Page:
Liz Heathwood Top 5 Pearls of Wisdom

Liz Heathwood leads global people strategy and change management projects at EY. Initially, Liz started her career as a school teacher, teaching drama and music along with choir, violin and hip-hop dance before pivoting into a Business degree and transitioning into Human Resources. Following her transition to the HR field, she has held high ranking roles at organisations from Visy group to Clayton Utz to her current employer EY. Liz also has a passion for mentoring and sharing her wisdom on panels, podcast interviews and public speaking events.

I absolutely loved Liz’s contribution. Here are her Top 5 Pearls of Wisdom:

  1. Be so good they can’t ignore you – mastery of skills leads to passion, not the other way around. Not my words, but the words of Cal Newport, Georgetown professor and author of ‘So Good They Can’t Ignore You’.  He takes issue with the ‘follow your dreams’ statements and goes against typical ‘follow your passion’ type statements. But he concludes through scientific research that you are far more likely to be successful by focussing on what you naturally excel at rather than finding something that ‘drives’ you. This resonates with me so much with where I’m at in my career and wish I had this advice at the beginning of my career. I finally feel through my current role and developing my strengths that I’ve found what I’m good at and this leads into my purpose and passion to start to do things outside of my usual role that interests me.
  2. Be bold – earn your credibility through your voice. People don’t get ahead by being a fence sitter. Have a point of view and put yourself out there. I always advise others to do this respectfully of course and at the right time in a conversation but you may be surprised at the response. People like it when you give intelligent thought and comment on things. You don’t always have to agree with them. Challenge their thinking where appropriate and where you think differently. I actually have found it’s a quick way to build credibility with stakeholders because they then value your expertise and perspective.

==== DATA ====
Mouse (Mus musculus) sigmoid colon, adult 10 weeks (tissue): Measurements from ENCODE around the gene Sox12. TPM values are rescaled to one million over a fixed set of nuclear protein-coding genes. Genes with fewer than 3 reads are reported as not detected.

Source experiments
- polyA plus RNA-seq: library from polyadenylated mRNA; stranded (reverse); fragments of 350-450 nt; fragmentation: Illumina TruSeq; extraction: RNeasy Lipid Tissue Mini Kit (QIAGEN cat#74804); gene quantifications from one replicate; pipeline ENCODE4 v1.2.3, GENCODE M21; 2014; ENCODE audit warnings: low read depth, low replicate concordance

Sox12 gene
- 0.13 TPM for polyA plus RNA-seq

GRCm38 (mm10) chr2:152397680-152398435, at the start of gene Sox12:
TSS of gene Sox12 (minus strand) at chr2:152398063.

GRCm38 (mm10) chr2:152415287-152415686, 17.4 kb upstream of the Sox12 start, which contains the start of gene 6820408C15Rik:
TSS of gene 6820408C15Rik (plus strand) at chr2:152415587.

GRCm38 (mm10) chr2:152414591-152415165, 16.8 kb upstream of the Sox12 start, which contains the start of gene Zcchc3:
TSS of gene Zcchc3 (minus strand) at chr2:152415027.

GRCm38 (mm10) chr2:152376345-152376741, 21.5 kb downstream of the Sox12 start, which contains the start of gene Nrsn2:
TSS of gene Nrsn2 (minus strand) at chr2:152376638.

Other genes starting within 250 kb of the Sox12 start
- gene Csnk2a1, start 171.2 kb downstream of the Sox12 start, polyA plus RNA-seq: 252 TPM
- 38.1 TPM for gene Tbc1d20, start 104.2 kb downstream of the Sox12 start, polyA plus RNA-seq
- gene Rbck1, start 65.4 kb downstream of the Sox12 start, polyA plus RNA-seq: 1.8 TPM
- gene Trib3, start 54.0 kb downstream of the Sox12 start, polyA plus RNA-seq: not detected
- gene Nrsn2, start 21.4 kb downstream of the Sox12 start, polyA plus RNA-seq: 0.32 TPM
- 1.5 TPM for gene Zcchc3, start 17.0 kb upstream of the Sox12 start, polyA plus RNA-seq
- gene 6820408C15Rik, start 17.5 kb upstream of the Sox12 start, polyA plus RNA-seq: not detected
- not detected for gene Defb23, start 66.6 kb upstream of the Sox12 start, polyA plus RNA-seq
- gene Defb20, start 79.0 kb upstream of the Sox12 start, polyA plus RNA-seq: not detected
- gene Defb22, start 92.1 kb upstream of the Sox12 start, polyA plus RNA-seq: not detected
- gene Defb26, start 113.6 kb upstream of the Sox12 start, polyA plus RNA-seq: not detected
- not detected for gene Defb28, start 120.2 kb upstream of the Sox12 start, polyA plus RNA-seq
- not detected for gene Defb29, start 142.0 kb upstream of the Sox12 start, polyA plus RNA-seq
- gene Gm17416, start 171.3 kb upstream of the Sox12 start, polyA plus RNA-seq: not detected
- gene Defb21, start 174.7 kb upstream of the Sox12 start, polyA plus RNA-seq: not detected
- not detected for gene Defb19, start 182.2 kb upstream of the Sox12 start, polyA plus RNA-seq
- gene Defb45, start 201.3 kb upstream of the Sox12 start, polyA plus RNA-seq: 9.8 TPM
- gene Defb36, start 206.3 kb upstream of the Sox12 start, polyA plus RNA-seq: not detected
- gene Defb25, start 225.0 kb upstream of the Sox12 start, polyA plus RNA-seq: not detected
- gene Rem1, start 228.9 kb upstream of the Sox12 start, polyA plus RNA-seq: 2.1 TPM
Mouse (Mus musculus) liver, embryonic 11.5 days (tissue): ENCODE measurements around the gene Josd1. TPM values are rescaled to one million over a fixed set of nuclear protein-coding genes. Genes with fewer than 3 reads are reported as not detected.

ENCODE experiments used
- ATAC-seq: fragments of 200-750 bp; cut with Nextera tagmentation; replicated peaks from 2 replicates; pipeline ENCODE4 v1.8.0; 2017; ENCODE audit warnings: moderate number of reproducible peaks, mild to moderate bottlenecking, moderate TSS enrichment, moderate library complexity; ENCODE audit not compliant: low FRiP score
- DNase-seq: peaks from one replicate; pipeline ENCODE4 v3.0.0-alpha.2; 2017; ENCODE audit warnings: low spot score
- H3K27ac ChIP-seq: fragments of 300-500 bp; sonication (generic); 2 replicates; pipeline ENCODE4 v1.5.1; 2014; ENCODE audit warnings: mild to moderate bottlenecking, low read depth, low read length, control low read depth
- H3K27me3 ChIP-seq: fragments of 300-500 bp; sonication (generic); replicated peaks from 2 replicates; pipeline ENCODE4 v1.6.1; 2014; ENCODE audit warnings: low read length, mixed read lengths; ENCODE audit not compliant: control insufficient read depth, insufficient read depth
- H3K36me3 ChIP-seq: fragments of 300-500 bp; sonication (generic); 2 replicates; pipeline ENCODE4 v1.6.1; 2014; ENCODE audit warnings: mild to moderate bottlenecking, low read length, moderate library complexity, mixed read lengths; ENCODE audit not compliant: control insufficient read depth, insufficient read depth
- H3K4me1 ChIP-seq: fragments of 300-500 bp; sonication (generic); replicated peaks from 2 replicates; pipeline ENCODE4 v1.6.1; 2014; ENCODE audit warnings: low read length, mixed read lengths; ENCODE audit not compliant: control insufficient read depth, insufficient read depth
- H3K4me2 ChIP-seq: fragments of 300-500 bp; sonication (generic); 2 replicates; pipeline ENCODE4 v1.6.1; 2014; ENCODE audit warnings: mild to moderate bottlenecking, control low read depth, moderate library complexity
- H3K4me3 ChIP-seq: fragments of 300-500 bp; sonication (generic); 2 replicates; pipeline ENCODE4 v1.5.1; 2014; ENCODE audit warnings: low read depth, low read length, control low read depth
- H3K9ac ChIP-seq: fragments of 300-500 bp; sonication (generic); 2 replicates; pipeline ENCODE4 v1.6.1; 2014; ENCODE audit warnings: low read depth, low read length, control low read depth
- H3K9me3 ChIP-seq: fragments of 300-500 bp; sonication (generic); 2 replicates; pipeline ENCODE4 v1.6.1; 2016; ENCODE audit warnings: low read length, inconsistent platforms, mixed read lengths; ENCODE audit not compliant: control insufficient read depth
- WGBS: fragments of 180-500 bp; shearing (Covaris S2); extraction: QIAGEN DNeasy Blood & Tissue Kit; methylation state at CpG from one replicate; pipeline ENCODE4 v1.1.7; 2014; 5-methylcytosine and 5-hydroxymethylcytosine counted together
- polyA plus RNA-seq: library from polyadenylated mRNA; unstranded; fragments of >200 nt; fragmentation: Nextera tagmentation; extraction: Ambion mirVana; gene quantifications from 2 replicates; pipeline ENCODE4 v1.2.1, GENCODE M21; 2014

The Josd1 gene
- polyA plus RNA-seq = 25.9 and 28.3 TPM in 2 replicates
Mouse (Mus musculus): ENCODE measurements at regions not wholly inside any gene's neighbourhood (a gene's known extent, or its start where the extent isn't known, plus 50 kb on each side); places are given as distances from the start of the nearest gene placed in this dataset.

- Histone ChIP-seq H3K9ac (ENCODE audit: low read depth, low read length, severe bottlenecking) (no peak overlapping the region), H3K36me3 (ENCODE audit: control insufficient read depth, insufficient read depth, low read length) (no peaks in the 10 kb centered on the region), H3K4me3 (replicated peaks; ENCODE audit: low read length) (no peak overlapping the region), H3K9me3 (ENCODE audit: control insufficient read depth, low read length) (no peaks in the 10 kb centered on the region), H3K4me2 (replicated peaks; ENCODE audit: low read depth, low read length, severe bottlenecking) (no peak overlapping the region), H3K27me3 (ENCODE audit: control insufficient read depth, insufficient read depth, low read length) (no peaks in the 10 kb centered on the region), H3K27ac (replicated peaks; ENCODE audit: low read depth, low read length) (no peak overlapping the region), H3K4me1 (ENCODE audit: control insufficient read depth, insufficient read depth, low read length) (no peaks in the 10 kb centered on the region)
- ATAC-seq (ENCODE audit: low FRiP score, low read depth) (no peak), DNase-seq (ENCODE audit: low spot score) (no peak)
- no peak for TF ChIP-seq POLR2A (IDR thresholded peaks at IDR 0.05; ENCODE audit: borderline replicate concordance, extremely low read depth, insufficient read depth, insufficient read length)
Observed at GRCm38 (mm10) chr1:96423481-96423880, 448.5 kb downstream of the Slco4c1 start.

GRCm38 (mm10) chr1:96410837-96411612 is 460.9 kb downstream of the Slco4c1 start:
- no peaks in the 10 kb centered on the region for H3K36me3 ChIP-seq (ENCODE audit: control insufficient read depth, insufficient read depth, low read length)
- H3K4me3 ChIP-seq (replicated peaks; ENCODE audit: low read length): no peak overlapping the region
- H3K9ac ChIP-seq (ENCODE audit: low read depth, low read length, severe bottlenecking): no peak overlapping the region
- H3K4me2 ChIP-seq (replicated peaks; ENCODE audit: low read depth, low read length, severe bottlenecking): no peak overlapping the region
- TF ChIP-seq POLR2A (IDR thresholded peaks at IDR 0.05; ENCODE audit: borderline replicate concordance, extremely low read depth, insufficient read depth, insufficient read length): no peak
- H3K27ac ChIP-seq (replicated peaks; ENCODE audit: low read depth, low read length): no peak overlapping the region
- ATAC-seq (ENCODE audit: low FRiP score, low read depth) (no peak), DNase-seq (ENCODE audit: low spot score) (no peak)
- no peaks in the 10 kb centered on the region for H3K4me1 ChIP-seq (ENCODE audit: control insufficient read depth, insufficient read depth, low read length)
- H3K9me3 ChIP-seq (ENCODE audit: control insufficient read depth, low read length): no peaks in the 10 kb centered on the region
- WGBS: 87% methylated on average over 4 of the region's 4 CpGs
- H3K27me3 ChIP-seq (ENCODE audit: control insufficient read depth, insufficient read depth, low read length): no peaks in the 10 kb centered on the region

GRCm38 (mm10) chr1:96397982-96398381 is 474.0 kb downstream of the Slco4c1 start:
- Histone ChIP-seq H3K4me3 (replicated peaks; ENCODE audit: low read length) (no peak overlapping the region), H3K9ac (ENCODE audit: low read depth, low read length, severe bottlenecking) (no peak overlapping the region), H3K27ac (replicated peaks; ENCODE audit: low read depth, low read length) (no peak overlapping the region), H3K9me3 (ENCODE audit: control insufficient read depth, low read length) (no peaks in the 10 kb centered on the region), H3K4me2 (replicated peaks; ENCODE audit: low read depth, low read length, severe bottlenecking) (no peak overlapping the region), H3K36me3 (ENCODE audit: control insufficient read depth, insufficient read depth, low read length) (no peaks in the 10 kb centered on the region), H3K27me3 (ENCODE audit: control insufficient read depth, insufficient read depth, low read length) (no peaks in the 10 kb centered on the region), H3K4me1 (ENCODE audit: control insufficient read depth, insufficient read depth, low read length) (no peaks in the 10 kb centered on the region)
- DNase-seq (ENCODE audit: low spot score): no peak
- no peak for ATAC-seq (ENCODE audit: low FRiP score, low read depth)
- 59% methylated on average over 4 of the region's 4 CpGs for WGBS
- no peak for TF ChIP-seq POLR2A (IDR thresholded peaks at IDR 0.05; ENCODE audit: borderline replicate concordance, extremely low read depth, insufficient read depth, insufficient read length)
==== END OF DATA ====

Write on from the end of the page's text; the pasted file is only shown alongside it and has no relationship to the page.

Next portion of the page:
3. Think beyond the operational – Jump off the day-to-day mouse wheel. This is applicable for both graduates and leaders. Being strategic is a skill. To be successful you have to get off the wheel, reflect and take stock of where you are at. Sometimes we are so caught up in the day-to-day operations we don’t stop and think about where we are headed. Think big picture, not activities.  Ask questions like: What are we trying to achieve? How will my current actions make me successful? This can be with your career or the direction of a business. Have a plan and be deliberate in your actions in how you are building where you want to get to.
  4. Build your brand – I underestimated this early in my career. I’m not underestimating it now. The power of your brand is crucial to career success. Your next job may not be through a job ad but through the networks around you. Always remember those people you are building relationships with right now early in your career will progress with you and they could potentially become your clients so start cultivating relationships now. Think about what you want your brand to be internal in an organisation and external. This is important. Start small and chip away at it.
  5. Be prepared to learn, relearn and adapt – This one speaks for itself and is the wise words of future of work strategist Heather McGowan in her book ‘The Adaptation Advantage’. It’s all about how we can thrive in the future of work as individuals and as leaders. We must continuously adapt, let things go and embrace new things. Have a hunger for learning. I really believe microlearning is a great and fast way to build your expertise for busy people. I of course love reading but it can be hard when you are busy so I frequently use podcasts as a way to consume learning on the go. There are so many experts out there talking about various topics and best practice you can learn from. It’s a great platform to leverage.

If you would like to hear more of Liz’s advice check out the following podcast episodes:

Or connect with Liz on LinkedIn at